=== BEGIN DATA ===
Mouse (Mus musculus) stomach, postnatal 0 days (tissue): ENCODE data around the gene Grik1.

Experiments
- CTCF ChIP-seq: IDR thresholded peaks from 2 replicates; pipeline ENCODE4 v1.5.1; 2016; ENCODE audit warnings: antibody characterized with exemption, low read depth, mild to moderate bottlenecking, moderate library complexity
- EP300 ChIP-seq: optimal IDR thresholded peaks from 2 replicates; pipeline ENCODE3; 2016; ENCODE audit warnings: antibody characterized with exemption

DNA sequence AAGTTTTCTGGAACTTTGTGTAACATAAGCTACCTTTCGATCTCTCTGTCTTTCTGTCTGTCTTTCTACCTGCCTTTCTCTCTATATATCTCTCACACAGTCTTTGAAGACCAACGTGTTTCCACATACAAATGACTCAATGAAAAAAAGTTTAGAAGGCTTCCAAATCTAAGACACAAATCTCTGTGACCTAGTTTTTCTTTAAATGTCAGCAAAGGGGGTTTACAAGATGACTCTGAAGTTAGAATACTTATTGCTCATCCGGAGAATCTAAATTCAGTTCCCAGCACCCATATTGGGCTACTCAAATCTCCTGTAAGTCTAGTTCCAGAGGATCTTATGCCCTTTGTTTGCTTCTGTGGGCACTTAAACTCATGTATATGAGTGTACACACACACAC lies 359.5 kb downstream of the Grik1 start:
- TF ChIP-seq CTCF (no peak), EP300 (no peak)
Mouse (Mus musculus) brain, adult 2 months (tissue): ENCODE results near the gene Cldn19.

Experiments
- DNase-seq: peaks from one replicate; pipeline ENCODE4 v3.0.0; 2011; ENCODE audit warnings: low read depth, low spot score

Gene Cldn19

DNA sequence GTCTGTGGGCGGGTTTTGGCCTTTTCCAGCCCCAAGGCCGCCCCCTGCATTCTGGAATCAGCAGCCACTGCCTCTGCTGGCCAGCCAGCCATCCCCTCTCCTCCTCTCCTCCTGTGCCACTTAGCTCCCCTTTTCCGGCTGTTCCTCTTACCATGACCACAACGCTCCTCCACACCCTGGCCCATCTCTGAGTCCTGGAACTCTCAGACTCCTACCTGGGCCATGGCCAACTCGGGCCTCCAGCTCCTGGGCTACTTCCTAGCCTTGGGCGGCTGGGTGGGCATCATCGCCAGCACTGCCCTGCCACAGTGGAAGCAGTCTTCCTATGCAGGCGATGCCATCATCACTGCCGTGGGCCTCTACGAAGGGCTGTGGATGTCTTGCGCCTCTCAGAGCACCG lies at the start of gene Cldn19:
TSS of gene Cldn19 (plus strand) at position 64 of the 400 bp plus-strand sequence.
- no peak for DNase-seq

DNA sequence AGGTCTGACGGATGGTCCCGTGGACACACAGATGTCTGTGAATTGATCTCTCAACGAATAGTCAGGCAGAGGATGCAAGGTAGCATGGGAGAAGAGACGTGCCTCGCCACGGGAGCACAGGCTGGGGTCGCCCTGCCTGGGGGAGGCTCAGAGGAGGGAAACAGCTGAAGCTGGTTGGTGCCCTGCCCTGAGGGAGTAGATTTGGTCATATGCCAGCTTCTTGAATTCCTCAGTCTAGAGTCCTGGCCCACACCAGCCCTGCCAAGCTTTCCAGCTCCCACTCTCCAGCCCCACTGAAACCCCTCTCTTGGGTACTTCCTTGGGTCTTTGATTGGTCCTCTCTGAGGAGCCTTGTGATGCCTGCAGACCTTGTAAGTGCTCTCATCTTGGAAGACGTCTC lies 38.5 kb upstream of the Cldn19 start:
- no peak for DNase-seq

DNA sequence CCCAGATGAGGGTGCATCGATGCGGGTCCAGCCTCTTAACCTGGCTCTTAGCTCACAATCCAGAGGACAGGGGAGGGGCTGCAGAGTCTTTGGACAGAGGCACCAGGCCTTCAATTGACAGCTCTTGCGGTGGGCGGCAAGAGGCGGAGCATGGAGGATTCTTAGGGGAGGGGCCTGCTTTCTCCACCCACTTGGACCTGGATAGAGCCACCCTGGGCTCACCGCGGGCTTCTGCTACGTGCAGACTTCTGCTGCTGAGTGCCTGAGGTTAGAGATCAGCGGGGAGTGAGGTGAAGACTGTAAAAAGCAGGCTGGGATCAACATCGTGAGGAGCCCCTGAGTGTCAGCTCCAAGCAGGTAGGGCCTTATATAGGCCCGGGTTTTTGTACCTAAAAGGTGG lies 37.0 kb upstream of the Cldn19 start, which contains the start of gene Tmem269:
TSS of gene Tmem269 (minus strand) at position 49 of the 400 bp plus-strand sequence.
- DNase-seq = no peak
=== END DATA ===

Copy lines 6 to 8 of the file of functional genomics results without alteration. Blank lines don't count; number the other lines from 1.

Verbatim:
- TF ChIP-seq CTCF (no peak), EP300 (no peak)
Mouse (Mus musculus) brain, adult 2 months (tissue): ENCODE results near the gene Cldn19.

Experiments